Photo by Brian K. Diggs/AA-S - Texas running back Ricky Williams hugs his sisters after the game against Texas A&M at Memorial Stadium Friday, Nov. 27, 1998. During the game Williams moved ahead of Tony Dorsett to become the NCAA I-A all-time leading rusher.

Kirk Bohls

American-Statesman Staff


FROM THE ARCHIVES (Nov. 28, 1998): BOHLS: Williams wins footrace; Longhorns no footnote

Posted November 28th, 1998


In a palpitating ending befitting the final regular-season game of the best running back that college football has ever known, the University of Texas football team once again raised its play to a level that would make Ricky Williams proud. Not to mention make him a winner in his last game at Royal-Memorial Stadium.

His teammates didn’t cart Williams off the field on their shoulders, maybe because they couldn’t get near him in the mob scene that was the aftermath of the Longhorns’ last-gasp, 26-24 victory over sixth-ranked Texas A&M. But then, he’s already had quite a ride.

After blowing a 23-7 fourth-quarter lead, Texas rallied for its fourth last-quarter win of the season and ensured that Williams‘ footrace with Tony Dorsett wasn’t reduced to a footnote. He rushed for 259 magical yards and raced into the history books, stamping himself in the minds of the mesmerized 83,687 fans on hand and the millions more in living rooms everywhere as the best of all time.


As Williams so poetically said afterward in a summation of his career, “I’ve had a good time.”

Alas, he might make a better editor than he already does a runner. He’s never been known to run his mouth as much as his constantly churning legs. For certain, a good time was had by all wearing or thinking orange as the Longhorns produced championship-caliber efforts from every corner, lastly from Kris Stockton, who knocked home the game-winning, 24-yard field goal, this time without kissing either upright.

Williams can thank a large, physical offensive line for springing him for his 6,279 career yards. He can be grateful for an unselfish fullback named Ricky Brown, who had zero carries Friday but a zillion blocks. The new college football rushing king can appreciate wideout Wane McGarity’s downfield block that came near the end of his record-breaking, 60-yard touchdown run on “L King Zin 53” against an Aggie defense that hadn’t given up a single rush longer than 38 yards all year. He can send a thank-you note to a Texas defense that hadn’t suffocated an opponent on the ground like this — an incredible minus-7 yards — in seven years.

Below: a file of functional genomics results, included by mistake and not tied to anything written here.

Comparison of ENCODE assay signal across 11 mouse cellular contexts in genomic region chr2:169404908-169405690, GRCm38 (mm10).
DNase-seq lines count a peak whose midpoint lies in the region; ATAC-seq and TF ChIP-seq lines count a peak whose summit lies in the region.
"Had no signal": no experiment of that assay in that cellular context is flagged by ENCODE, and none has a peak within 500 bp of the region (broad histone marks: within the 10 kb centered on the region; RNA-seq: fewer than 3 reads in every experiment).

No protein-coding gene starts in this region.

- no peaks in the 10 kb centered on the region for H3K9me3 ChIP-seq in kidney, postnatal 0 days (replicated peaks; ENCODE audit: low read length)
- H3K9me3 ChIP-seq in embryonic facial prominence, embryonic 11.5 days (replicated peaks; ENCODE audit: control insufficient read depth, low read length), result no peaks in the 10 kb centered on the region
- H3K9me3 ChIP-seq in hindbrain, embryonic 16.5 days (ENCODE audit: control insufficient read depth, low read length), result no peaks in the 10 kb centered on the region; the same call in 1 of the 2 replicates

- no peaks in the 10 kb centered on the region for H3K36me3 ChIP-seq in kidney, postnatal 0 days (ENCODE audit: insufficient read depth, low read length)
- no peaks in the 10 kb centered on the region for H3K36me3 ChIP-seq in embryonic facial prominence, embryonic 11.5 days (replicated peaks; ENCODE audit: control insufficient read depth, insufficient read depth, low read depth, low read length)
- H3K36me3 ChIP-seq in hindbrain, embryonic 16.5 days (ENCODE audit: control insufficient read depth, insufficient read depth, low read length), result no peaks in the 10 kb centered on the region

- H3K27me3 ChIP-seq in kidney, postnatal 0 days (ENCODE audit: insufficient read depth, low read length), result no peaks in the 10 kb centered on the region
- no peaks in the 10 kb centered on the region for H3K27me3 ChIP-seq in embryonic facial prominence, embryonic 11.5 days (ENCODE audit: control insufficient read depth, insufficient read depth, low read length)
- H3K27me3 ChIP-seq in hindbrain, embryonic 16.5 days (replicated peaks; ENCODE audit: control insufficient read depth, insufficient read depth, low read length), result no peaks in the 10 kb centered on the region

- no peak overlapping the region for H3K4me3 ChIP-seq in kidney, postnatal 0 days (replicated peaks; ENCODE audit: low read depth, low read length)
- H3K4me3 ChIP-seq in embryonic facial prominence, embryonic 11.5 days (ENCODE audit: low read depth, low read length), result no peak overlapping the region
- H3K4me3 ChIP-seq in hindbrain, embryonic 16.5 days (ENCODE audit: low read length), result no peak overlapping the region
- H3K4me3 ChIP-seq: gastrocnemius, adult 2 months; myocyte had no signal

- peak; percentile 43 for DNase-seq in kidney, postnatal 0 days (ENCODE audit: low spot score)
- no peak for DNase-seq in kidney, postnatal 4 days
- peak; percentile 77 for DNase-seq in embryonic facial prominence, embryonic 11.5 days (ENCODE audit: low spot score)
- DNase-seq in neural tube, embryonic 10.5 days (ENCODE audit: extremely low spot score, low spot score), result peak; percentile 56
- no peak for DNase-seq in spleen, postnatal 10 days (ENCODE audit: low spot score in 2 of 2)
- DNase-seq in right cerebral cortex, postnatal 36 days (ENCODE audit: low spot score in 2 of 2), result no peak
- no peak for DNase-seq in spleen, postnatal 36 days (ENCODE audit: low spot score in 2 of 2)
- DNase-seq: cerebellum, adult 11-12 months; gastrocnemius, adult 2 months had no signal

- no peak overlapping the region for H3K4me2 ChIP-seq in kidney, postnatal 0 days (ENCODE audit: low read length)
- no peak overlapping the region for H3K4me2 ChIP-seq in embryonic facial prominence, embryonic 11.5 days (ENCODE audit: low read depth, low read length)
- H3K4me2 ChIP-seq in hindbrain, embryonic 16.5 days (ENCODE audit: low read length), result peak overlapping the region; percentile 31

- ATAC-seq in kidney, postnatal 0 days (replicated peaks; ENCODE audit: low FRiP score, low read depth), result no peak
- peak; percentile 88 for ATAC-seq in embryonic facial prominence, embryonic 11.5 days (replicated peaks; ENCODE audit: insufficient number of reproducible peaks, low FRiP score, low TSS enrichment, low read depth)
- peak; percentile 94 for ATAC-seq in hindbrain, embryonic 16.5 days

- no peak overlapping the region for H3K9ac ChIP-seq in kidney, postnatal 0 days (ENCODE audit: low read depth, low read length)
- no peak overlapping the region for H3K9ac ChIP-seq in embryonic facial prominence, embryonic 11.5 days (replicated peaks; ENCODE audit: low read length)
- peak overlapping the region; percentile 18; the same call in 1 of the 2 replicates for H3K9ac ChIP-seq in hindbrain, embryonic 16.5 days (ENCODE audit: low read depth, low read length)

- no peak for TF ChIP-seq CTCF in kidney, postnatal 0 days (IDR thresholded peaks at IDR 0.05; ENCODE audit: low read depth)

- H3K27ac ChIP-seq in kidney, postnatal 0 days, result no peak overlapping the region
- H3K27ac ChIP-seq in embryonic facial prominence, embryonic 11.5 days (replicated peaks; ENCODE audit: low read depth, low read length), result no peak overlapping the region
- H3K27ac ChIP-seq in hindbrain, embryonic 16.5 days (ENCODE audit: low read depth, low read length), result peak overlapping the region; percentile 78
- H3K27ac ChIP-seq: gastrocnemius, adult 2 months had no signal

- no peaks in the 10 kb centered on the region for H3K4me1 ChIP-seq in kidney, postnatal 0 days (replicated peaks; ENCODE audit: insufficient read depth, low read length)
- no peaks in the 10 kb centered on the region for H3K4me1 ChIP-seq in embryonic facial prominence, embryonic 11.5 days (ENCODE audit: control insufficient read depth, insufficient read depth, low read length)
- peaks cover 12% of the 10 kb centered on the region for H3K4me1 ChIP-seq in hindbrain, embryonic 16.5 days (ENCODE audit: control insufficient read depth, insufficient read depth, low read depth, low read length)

Without a team playing up to Williams‘ level, there would have not been anything remotely close to the eight wins in 11 tries this season. There would be no likely postseason appointment on New Year’s Day at the Cotton Bowl. First-year coach Mack Brown wouldn’t be saluted as Texas’ next savior, an ultimately more significant development from 1998, given that the NCAA frowns on more than four years of eligibility for players. “Texas is going to be really good in the future, ” Williams said.

We can be thankful Williams chose to exhaust all four years of his eligibility, a blaring message that should not be lost on aspiring underclassmen. He won’t be back, but 14 Texas starters will. Nor can Williams‘ overriding value to this team or this university be overlooked from a standpoint of exposure and excitement.

But during his emergence, a pretty decent team came together. What’s interesting is that of the 11 plays on the final Texas drive, Williams touched the ball only twice.

“But the defense was keying on Ricky, ” offensive tackle Jay Humphrey said. “They were expecting him to get the ball, and we used that to exploit them with the passing game.”

Williams put the finishing touches on as spectacular a college career as there has ever been, and he had a lot of help from his friends. None were friendlier or more helpful than an offensive line that has at least a pair of solid NFL prospects in offensive guard Ben Adams and Humphrey and a long-shot candidate in tackle Octavious Bishop.

“I’d really like to thank my offensive line today, mainly Roger (Roesler), ” Williams said of his junior left guard. “Roger just kills people.”

Humphrey got himself in that same frame of mind by wearing a camouflage T-shirt under his pads Friday. He and his teammates won the war, and a cease-fire should be announced for the Heisman battle, a race that should have been moot weeks ago.

“If he doesn’t win it, I think there would be a riot in Austin, ” Adams said.

There was nearly one on the field in the afterglow of Texas’ second win over a top 10 team this season, the first time that’s happened since 1990. As storybook as the finish was, it didn’t go off exactly according to plan.

“I was supposed to dump water on Coach Brown, ” Adams said, “but in all the excitement I never had a chance.”

Adams can be forgiven one blown assignment. He and his teammates got everything else right on a sun-streaked November afternoon when a packed house saw history and reveled in it. Friday’s game will go down as one of the most electric moments in sports history in a city that’s all but been renamed Rickytown.

“He’s the greatest running back I’ve ever been around, ” Humphrey said. “I even started a rumor that the line would all like one of Ricky‘s dreadlocks dipped in bronze.”

That came as news to Williams, who smiled that disarming grin of his and said, “Yeah, if they can catch me.”

Given the view they’ve had of his heels the last four years, that ain’t likely.